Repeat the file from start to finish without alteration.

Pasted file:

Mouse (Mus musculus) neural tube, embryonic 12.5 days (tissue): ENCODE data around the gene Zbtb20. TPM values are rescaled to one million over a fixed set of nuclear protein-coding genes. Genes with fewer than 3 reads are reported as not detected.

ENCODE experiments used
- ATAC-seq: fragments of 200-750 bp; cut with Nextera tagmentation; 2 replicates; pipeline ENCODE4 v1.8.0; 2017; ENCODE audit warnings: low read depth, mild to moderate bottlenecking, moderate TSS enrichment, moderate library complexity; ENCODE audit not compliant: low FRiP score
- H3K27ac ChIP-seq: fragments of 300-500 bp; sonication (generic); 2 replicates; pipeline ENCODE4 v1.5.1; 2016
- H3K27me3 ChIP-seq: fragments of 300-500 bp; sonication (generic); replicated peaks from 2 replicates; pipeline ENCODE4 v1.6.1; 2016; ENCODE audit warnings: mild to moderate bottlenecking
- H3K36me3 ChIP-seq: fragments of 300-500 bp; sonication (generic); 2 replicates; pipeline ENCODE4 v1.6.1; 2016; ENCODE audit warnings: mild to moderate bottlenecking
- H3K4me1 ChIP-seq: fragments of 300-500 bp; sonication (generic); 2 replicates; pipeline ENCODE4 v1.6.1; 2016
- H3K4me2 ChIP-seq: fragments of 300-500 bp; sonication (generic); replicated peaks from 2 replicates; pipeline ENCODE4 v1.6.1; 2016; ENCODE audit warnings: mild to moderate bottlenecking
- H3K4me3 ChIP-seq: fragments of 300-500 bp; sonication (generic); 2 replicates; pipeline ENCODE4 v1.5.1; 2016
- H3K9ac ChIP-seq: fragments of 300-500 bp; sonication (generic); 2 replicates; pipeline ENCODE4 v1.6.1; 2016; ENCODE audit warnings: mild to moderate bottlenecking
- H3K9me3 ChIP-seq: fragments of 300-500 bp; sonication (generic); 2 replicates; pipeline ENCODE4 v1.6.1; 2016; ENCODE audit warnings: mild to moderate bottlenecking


Mouse (Mus musculus) neural tube, embryonic 12.5 days (tissue): ENCODE data around the gene Zbtb20. TPM values are rescaled to one million over a fixed set of nuclear protein-coding genes. Genes with fewer than 3 reads are reported as not detected.

ENCODE experiments used
- ATAC-seq: fragments of 200-750 bp; cut with Nextera tagmentation; 2 replicates; pipeline ENCODE4 v1.8.0; 2017; ENCODE audit warnings: low read depth, mild to moderate bottlenecking, moderate TSS enrichment, moderate library complexity; ENCODE audit not compliant: low FRiP score
- H3K27ac ChIP-seq: fragments of 300-500 bp; sonication (generic); 2 replicates; pipeline ENCODE4 v1.5.1; 2016
- H3K27me3 ChIP-seq: fragments of 300-500 bp; sonication (generic); replicated peaks from 2 replicates; pipeline ENCODE4 v1.6.1; 2016; ENCODE audit warnings: mild to moderate bottlenecking
- H3K36me3 ChIP-seq: fragments of 300-500 bp; sonication (generic); 2 replicates; pipeline ENCODE4 v1.6.1; 2016; ENCODE audit warnings: mild to moderate bottlenecking
- H3K4me1 ChIP-seq: fragments of 300-500 bp; sonication (generic); 2 replicates; pipeline ENCODE4 v1.6.1; 2016
- H3K4me2 ChIP-seq: fragments of 300-500 bp; sonication (generic); replicated peaks from 2 replicates; pipeline ENCODE4 v1.6.1; 2016; ENCODE audit warnings: mild to moderate bottlenecking
- H3K4me3 ChIP-seq: fragments of 300-500 bp; sonication (generic); 2 replicates; pipeline ENCODE4 v1.5.1; 2016
- H3K9ac ChIP-seq: fragments of 300-500 bp; sonication (generic); 2 replicates; pipeline ENCODE4 v1.6.1; 2016; ENCODE audit warnings: mild to moderate bottlenecking
- H3K9me3 ChIP-seq: fragments of 300-500 bp; sonication (generic); 2 replicates; pipeline ENCODE4 v1.6.1; 2016; ENCODE audit warnings: mild to moderate bottlenecking